A state appeals court has set aside an order compelling New Orleans officials to hand over the city’s purchasing database to The Lens, sending the matter back to the lower court for another hearing.
In March, Orleans Parish Civil District Court Judge Kern Reese ordered the city to produce its purchasing database immediately. The city appealed the ruling, saying the database contains private information that should be protected.
The city has contended it’s impossible to filter all personal information from the database, so it can’t turn over information without violating privacy laws. The Lens has argued the possibility of personal information — and the city’s admitted inability to properly administer the data — should not shield the entire public record from view.
After being ordered to turn over the database, the city’s then said in a court briefing that the order was improper because it wasn’t given the chance to remove personal information. In its response, The Lens said the city was allowed to present a written statement from the city’s information-technology director, but the judge didn’t likewise accept written statements from people supporting The Lens’ position.
Last week, the Fourth Circuit Court of Appeal ruled that Reese failed to properly hold a hearing at which each side could present all evidence. Though Reese did have a hearing, he didn’t admit the three affidavits offered by Lens attorney Scott Sternberg into evidence.
“Thus, the trial court did not consider the information contained therein prior to ordering the release of the ‘complete’ database,” the court wrote.
The Lens will now have the chance to present more evidence to a judge who already ruled in its favor.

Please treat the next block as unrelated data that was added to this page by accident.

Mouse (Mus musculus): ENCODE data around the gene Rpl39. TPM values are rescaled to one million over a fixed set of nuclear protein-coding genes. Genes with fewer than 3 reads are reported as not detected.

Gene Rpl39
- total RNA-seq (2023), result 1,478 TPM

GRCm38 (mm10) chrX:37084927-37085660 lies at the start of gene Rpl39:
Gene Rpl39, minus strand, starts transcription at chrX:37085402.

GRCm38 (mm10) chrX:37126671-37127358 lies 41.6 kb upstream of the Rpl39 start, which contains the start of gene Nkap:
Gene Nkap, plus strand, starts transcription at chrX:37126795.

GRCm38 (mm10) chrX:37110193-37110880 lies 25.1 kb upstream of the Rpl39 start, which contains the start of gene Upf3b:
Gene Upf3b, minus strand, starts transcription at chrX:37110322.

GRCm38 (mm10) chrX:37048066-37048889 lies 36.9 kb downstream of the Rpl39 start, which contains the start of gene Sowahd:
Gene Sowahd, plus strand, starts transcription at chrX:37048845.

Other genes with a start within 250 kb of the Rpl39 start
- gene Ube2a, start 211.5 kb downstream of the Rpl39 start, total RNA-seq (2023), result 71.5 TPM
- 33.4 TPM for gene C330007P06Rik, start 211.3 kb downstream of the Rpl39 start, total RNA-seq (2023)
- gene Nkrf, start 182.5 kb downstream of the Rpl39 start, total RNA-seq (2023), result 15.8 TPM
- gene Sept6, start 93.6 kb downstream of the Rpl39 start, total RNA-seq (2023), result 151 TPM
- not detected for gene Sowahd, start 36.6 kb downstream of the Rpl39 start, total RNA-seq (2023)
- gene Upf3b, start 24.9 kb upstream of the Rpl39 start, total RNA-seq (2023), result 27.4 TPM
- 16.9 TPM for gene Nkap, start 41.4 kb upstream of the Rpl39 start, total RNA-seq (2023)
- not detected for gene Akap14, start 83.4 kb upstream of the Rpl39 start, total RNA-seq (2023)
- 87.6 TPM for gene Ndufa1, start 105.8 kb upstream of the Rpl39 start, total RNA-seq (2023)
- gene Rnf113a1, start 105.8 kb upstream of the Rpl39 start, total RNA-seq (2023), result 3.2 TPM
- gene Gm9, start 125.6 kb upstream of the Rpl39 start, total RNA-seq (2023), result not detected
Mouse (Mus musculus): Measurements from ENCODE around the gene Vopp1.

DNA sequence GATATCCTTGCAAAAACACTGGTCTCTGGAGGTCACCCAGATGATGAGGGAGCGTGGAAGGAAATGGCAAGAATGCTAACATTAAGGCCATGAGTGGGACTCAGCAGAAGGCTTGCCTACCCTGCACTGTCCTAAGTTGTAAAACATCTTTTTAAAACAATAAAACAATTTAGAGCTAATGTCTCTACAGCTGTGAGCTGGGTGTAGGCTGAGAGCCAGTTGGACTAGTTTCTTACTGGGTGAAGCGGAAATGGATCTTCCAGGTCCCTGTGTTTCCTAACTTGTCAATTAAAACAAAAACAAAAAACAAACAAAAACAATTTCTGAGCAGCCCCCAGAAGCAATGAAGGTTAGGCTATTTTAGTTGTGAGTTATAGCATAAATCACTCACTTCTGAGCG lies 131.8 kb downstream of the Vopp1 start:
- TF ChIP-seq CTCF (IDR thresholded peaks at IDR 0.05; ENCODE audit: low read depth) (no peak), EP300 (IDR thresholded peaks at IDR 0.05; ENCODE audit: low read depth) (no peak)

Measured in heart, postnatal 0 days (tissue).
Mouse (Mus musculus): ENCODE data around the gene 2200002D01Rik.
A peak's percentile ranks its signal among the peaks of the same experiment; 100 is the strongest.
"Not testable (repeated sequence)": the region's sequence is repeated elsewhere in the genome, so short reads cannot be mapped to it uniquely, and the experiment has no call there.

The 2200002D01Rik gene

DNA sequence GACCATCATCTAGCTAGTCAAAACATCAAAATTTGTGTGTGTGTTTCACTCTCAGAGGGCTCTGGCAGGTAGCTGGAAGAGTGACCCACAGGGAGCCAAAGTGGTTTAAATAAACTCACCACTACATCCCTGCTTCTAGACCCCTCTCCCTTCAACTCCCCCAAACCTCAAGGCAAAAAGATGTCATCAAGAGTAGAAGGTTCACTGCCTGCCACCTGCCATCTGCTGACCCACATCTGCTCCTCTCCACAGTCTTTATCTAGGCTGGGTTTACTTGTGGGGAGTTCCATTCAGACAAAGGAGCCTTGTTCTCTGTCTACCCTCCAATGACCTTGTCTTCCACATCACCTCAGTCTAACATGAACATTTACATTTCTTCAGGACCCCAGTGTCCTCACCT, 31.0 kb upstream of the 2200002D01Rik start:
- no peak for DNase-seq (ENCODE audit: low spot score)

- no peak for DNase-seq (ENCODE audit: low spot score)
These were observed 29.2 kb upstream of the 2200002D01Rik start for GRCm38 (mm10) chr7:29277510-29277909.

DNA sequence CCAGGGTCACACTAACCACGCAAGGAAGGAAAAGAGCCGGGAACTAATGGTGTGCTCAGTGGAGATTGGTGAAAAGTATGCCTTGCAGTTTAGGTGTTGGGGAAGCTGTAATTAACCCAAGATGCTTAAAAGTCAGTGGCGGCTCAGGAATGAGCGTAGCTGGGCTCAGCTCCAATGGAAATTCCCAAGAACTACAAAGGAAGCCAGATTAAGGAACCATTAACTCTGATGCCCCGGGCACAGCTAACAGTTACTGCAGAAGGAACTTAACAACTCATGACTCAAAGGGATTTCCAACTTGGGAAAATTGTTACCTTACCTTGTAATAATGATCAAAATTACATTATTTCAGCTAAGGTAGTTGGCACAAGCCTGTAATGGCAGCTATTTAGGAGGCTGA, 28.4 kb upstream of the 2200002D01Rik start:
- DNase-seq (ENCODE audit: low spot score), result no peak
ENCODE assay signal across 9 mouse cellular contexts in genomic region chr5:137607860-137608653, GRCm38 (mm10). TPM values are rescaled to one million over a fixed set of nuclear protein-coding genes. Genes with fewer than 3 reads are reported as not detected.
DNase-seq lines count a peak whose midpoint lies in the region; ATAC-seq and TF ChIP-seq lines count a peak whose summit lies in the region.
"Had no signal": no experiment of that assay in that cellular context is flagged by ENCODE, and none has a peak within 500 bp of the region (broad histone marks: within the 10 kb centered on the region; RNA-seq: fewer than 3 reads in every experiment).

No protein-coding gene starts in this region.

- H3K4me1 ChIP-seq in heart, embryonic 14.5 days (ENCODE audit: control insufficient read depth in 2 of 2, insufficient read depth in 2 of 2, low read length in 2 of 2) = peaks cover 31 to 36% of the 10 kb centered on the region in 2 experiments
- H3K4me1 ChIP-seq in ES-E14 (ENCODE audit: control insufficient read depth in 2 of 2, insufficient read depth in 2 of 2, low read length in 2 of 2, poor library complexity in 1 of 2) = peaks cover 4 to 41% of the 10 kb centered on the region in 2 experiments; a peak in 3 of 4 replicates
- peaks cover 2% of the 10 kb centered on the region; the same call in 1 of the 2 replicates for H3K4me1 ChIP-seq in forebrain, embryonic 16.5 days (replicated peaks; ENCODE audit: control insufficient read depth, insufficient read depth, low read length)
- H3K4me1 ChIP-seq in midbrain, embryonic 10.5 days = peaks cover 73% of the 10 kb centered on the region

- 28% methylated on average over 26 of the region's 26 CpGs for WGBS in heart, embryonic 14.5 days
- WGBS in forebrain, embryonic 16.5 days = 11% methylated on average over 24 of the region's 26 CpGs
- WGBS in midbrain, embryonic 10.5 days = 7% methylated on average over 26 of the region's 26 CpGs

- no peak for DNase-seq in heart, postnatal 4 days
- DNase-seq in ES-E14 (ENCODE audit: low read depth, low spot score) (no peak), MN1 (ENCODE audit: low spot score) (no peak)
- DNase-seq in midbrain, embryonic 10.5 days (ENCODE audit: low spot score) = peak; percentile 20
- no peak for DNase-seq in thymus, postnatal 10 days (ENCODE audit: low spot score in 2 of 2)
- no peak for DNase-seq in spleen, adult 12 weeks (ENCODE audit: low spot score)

Sternberg, of Baldwin Haspel Burke & Mayer, said he respects the court’s decision.
“We certainly hope the judge upholds his earlier ruling that the city has to turn over this database,” he said.
The city’s public-relations office did not respond to a request for comment.
The Lens sued the city and Mayor Mitch Landrieu in May 2015, arguing the city habitually failed to fulfill public records requests in the legally required timeframe.
The state Public Records Law generally requires public bodies to produce public records within three business days of a request.
The custodian of the records can also respond with a letter detailing any exceptions that apply. If the records are not immediately produced, the law requires the custodian to provide a reasonable estimate of how long it will take to collect, segregate, examine or review a request.
Instead, the city responded to requests with a form letter, typically after three days, stating that the records were being reviewed to see what was public and what was not. It did not tell the requestor when the documents would be ready, as required by law.
In the examples cited by The Lens in its lawsuit, the city had taken up to four months to provide records.
The purchasing database, called BuySpeed, was one of the records sought by The Lens. Reese ordered the two sides to work together to produce it, but those talks failed.
So Reese ordered the city to provide the entire database. That ruling was put on hold while the city appealed.
Separately, Reese found in July that the city had violated The Lens’ constitutional right to view public records and respond within the time required by state law. The city has appealed that ruling, too.
This summer, the city started using an online platform called NextRequest to manage requests for public records. The system automatically sets deadline of three days to respond deadline, but that can be extended by the department responding to the request.
The Lens and the city will have to appear before Reese again. A date for that hearing has not been set.
“We think we will be vindicated ultimately,” Sternberg said, “because these are textbook public records showing city spending using public dollars.”